Group Effort: The Best Running Back Corps in the AFC

Charles HenryCorrespondent IJuly 15, 2009

DETROIT , MI - NOVEMBER 27:  LenDale White #25 of the Tennessee Titans celebrates a second quarter touchdown with Chris Johnson #28 while playing the Detroit Lions on November 27, 2008 at Ford Field in Detroit, Michigan.  (Photo by Gregory Shamus/Getty Images)

It seems like almost all of the press lately has been going to the quarterbacks and the diva stars formerly known as receivers. 

The media coverage tended to focus on the Brett Favres (will he? Or rather, when will he?), the Jay Cutlers (aka, temper tantrum boy), the Terrell Owens’ (will he ever find a house in Buffalo?), and the Brandon Marshalls (Mr. “I wanna go play with Jay”).

I thought it was time to take a glance at the high profile workhorses of the offense: the backs. Regardless of whether you use the term fullback, running back, or halfback, if you don’t have a good one, you’re in trouble; and one may not be enough.

The recent trend in the NFL is to have a group of backs, and platoon them. The thought process is simple–if you use different backs in different situations and use multiple backs, you can keep the entire group rested, and potentially get more production.

As with receivers, linebackers, and others, there are good groups and there are bad groups. What follows is a listing I put together of the five best running back corps in the AFC. 

Honorable Mentions:
c) Denver Broncos. 
Why they’re not in the top five: the Broncos have plenty of depth, but it is a group of second-stringers. Moreno might push them over the top, but not in time for this list.

b) Miami Dolphins.
Why they’re not in the top five: Two good backs top their list, but Williams is past his prime. Was the Wildcat the reason they did well last year? I don’t think so.

a) Jacksonville Jaguars. 
Why they’re not in the top five: the Jaguars’ top back, Jones-Drew, might be considered by many to be the top back in the AFC, but there isn’t much behind him.

The Top Five AFC Running Back Corps

5) Baltimore Ravens. Willis McGahee, LeRon McClain, Ray Rice.
Every team knows the Ravens intend to run. Despite this, they still managed to gain over four yards per carry.

The key to this group is health. McGahee has missed a number of games lately, and his presence is essential. Ray Rice did satisfactorily in McGahee’s absence, and McClain is a solid powerback. If McGahee plays the entire season, this group could be devastating.

4) San Diego Chargers. LaDainian Tomlinson, Darren Sproles, Michael Bennett.
This group is led by Tomlinson, who was considered at one time the best back in the NFL.  Injuries and age are taking their toll, and the last few seasons have made many question if it was the back or the offensive line. 

Regardless, Tomlinson’s difficulties have allowed Darren Sproles to emerge. He is still considered little more than a third-down back by some, and will need to prove himself.  Bennett is an okay third option, but his best years have long since passed.

3) New England Patriots. Fred Taylor, Laurence Maroney, Sammy Morris, Kevin Faulk.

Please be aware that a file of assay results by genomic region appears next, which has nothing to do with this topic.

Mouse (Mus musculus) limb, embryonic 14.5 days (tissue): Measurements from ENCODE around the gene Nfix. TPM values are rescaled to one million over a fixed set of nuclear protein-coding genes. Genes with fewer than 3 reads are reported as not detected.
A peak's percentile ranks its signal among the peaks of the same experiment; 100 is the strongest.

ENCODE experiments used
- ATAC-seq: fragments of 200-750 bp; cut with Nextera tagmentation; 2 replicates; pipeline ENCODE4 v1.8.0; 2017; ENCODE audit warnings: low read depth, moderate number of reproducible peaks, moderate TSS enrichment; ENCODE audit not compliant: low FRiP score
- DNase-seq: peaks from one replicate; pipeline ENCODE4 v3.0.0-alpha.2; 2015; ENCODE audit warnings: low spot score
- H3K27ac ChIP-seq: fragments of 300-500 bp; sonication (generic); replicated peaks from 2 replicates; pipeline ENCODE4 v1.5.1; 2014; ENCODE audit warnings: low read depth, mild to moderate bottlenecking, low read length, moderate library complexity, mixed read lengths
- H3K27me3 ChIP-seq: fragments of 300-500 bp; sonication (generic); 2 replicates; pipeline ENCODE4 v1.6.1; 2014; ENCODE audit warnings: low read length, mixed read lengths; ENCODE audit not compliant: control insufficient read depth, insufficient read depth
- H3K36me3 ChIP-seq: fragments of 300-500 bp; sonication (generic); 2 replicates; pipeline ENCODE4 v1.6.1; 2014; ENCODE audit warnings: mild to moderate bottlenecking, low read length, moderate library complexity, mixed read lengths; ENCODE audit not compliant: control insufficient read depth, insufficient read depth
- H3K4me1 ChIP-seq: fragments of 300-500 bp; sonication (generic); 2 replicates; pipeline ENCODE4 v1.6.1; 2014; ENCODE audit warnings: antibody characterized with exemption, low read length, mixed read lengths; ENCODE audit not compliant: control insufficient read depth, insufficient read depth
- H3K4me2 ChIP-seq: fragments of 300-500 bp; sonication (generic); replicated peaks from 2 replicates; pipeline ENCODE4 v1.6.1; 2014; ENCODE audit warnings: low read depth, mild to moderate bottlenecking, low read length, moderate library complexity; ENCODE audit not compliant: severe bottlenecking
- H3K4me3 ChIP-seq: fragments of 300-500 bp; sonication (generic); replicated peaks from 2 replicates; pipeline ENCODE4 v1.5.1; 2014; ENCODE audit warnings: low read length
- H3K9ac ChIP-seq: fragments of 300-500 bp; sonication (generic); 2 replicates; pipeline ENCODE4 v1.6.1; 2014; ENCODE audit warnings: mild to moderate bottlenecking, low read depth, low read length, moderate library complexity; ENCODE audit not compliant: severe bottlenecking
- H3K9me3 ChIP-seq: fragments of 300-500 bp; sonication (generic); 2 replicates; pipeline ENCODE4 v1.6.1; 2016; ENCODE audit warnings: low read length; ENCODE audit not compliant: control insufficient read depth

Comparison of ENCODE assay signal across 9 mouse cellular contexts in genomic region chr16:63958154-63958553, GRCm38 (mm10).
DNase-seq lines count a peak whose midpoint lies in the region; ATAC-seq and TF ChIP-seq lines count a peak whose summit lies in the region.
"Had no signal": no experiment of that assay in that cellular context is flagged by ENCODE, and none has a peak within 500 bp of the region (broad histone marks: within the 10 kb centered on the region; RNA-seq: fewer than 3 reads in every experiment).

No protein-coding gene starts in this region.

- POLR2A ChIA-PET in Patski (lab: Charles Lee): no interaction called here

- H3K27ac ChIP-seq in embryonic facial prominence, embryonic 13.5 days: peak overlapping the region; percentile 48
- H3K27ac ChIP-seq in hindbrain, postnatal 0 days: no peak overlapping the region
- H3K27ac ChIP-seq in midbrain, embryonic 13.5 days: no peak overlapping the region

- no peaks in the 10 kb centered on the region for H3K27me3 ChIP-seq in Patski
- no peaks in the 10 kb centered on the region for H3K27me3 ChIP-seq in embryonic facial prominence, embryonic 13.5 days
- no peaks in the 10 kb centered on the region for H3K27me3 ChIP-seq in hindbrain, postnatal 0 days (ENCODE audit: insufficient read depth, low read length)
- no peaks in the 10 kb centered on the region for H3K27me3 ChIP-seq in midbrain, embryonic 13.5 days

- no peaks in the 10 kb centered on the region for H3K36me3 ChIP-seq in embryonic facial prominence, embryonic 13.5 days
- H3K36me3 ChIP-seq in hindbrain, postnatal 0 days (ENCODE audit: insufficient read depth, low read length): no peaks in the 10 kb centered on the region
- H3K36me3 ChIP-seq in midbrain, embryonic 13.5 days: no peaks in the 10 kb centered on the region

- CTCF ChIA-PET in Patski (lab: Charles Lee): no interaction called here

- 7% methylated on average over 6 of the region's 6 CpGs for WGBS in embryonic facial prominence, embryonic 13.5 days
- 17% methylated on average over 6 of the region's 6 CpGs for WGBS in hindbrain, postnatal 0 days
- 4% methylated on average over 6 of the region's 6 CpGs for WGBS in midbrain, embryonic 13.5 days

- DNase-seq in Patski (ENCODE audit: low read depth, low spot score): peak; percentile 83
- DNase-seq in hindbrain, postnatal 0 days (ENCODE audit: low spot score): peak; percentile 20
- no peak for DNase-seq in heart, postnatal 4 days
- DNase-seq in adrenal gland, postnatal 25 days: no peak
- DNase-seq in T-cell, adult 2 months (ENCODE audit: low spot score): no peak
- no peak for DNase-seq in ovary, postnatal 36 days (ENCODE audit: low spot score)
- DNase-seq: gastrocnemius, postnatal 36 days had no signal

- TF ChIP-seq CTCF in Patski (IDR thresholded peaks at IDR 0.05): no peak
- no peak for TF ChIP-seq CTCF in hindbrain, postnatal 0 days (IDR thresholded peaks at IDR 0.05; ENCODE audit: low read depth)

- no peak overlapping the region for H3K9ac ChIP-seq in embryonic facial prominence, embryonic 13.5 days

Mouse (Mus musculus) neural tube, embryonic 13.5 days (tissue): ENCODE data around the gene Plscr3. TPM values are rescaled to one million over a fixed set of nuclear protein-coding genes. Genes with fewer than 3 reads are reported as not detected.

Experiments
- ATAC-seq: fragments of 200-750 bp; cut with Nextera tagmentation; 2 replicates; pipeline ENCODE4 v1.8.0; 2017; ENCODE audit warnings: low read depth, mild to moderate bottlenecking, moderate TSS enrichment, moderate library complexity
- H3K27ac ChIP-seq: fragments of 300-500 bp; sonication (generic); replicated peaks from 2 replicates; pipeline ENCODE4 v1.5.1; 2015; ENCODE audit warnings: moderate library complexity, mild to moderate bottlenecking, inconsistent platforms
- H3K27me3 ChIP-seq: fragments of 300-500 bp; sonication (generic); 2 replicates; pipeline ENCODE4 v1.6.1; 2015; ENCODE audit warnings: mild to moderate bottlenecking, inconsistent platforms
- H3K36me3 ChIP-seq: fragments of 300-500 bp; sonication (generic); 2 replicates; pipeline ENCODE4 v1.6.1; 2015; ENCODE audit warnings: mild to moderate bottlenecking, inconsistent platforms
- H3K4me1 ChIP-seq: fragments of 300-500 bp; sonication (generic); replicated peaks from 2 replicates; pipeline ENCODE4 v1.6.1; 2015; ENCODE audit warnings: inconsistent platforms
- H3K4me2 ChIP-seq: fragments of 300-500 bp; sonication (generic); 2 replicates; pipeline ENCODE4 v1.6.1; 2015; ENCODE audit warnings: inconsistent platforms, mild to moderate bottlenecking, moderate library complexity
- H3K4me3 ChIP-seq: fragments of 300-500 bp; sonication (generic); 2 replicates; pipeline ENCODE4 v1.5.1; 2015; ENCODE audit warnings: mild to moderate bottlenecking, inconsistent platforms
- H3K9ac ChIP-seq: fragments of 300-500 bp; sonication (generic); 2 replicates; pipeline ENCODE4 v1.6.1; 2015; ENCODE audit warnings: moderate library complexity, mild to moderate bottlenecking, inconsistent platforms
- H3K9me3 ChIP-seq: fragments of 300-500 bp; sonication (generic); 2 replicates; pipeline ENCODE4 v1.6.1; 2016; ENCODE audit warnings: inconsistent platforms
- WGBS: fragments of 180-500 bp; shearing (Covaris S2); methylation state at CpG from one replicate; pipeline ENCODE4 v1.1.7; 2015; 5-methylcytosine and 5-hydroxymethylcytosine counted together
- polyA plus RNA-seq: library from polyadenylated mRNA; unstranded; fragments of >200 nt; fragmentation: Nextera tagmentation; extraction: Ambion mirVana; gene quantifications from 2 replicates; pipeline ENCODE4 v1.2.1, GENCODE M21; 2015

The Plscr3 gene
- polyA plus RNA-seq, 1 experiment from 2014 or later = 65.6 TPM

The depth of this group is what gets them this high ranking. Three of them have been regular starters at one point or another in the NFL, and Kevin Faulk is one of the better third down backs in the NFL. 

There is also talk of the Patriots keeping BenJarvus Green-Ellis on the roster. Green-Ellis, a second year player, gained a a lot of game experience last season, and if the Patriots keep him, they would be the only team in the NFL that has four backs with 70+ carries each last season.

2) Pittsburgh Steelers. Willie Parker, Rashard Mendenhall, Mewelde Moore.
Willie Parker is a very good back, and that’s shown strongly in the past two seasons.  Sometimes he does require that extra space, but he knows how to make it work. 

Rashard Mendenhall demonstrated promise in the little action he had before being injured. I fully expect him to do well in 2009. Mewelde Moore had to step in for each of them, and did so to the tune of nearly 600 rushing yards and five rushing touchdowns. He also added 40 receptions to the list.

1) Tennessee Titans. Chris Johnson, LenDale White, Chris Henry.
The strength of this group is the effectiveness of the top two backs. Johnson had an excellent rookie year, providing a spark. 

LenDale White has taken hold of the power back role, and has fulfilled it admirably. The questions here regard the other backs: will Chris Henry step up for that No. 3 role, and how well will he fill it?


One team that didn’t make the honorable mention category but has potential to be in the top five, is the New York Jets. As a Patriots fan, I have to hate the Jets (it’s a requirement, I think a federal statute). However, if Shonn Greene comes on strong as a rookie, he could provide the bump to put them over the top. 

Thomas Jones is solid, and Leon Washington is exciting. Rex Ryan has a run-first philosophy, so look for them to shove the ball down the opponents’ throats.

I had to think long and hard about accepting what my figures gave me and how they conflicted with my own personal feelings on the matter. It was hard to get the two to coexist. I used my own ranking system, then went to several sites for how they ranked rb’s, and combined the results. 

It is, of course, according to my own formulae and opinion, so if your team doesn’t rank as highly as you expect, give me a reason to change my mind! Regardless, I’d love feedback!


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